Where new tests are meant to help change teaching, support has to be
given to help effect the change.
Counting the cost
One of the desirable qualities of tests which trips quite readily off the
tongue of many testers, after validity and reliability, is that of practicality. Other things being equal, it is good that a test should be easy and
cheap to construct, administer, score and interpret. We should not forget
that testing costs time and money that could be put to alternative uses.
It is unlikely to have escaped the reader’s notice that at least some of
the recommendations listed above for creating beneficial backwash
involve more than minimal expense. The individual direct testing of
some abilities will take a great deal of time, as will the reliable scoring
of performance on any subjective test. The production and distribution
of sample tests and the training of teachers will also be costly. It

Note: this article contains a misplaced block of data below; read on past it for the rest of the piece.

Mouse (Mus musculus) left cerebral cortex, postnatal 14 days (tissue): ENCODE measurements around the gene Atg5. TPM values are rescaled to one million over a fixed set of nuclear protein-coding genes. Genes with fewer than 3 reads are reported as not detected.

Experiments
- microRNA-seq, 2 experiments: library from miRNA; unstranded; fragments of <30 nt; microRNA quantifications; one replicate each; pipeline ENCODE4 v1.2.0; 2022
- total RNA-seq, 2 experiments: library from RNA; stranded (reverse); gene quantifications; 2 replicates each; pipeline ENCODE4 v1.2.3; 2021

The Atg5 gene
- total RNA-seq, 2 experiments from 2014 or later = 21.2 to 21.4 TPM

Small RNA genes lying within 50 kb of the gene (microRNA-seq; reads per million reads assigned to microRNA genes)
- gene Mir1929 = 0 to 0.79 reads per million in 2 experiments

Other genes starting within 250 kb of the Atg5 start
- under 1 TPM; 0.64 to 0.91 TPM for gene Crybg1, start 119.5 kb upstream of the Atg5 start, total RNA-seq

might be argued, therefore, that such procedures are impractical. In my
opinion, this would reveal an incomplete understanding of what is
involved. Before we decide that we cannot afford to test in a way that
will promote beneficial backwash, we have to ask ourselves a question:
What will be the cost of
not achieving beneficial backwash? When we
compare the cost of the test with the waste of effort and time on the part
of teachers and students in activities quite inappropriate to their true
learning goals (and in some circumstances, with the potential loss to the
national economy of not having more people competent in foreign
languages), we are likely to decide that we cannot afford not to introduce a test with a powerful beneficial backwash effect.
https://doi.org/10.1017/CBO9780511732980.007 Published online by Cambridge University Press
Achieving beneficial backwash
Reader activities
1. How would you improve the backwash effect of tests that you know?
Be as specific as possible. (This is a follow-up to Activity 1 at the end
of Chapter 1.)
2. Rehearse the arguments you would use to convince a sceptic that it